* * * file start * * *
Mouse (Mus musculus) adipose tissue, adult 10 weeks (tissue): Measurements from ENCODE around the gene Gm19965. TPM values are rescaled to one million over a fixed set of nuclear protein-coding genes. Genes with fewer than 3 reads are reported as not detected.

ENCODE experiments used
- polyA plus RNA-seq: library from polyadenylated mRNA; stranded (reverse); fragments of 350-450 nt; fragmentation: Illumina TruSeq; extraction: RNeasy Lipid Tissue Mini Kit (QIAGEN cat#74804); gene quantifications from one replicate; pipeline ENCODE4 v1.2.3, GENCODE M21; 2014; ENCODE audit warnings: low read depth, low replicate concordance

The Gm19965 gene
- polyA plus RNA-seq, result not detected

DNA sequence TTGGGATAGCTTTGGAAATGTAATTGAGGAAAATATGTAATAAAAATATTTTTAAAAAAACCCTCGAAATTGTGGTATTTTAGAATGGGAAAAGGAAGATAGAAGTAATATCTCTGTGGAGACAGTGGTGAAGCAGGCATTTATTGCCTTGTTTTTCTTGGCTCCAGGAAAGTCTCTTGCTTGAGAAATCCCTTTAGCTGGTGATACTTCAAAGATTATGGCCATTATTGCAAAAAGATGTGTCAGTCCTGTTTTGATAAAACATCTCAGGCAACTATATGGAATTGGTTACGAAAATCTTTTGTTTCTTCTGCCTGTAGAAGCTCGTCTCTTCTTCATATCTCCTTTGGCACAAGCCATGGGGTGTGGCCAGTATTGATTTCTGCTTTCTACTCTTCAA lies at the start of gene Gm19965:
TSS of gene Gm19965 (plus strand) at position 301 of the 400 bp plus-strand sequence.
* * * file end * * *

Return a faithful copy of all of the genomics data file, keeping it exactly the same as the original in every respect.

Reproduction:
Mouse (Mus musculus) adipose tissue, adult 10 weeks (tissue): Measurements from ENCODE around the gene Gm19965. TPM values are rescaled to one million over a fixed set of nuclear protein-coding genes. Genes with fewer than 3 reads are reported as not detected.

ENCODE experiments used
- polyA plus RNA-seq: library from polyadenylated mRNA; stranded (reverse); fragments of 350-450 nt; fragmentation: Illumina TruSeq; extraction: RNeasy Lipid Tissue Mini Kit (QIAGEN cat#74804); gene quantifications from one replicate; pipeline ENCODE4 v1.2.3, GENCODE M21; 2014; ENCODE audit warnings: low read depth, low replicate concordance

The Gm19965 gene
- polyA plus RNA-seq, result not detected

DNA sequence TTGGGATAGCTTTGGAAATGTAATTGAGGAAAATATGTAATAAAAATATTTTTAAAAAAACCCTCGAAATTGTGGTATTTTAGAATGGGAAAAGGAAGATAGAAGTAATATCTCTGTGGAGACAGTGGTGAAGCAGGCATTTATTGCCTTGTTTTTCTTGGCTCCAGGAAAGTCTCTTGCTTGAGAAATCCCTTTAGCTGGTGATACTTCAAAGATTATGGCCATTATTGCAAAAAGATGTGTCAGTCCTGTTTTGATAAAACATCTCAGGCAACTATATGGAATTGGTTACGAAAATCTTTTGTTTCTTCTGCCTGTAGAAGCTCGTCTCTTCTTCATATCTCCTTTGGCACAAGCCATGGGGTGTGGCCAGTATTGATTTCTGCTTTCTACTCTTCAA lies at the start of gene Gm19965:
TSS of gene Gm19965 (plus strand) at position 301 of the 400 bp plus-strand sequence.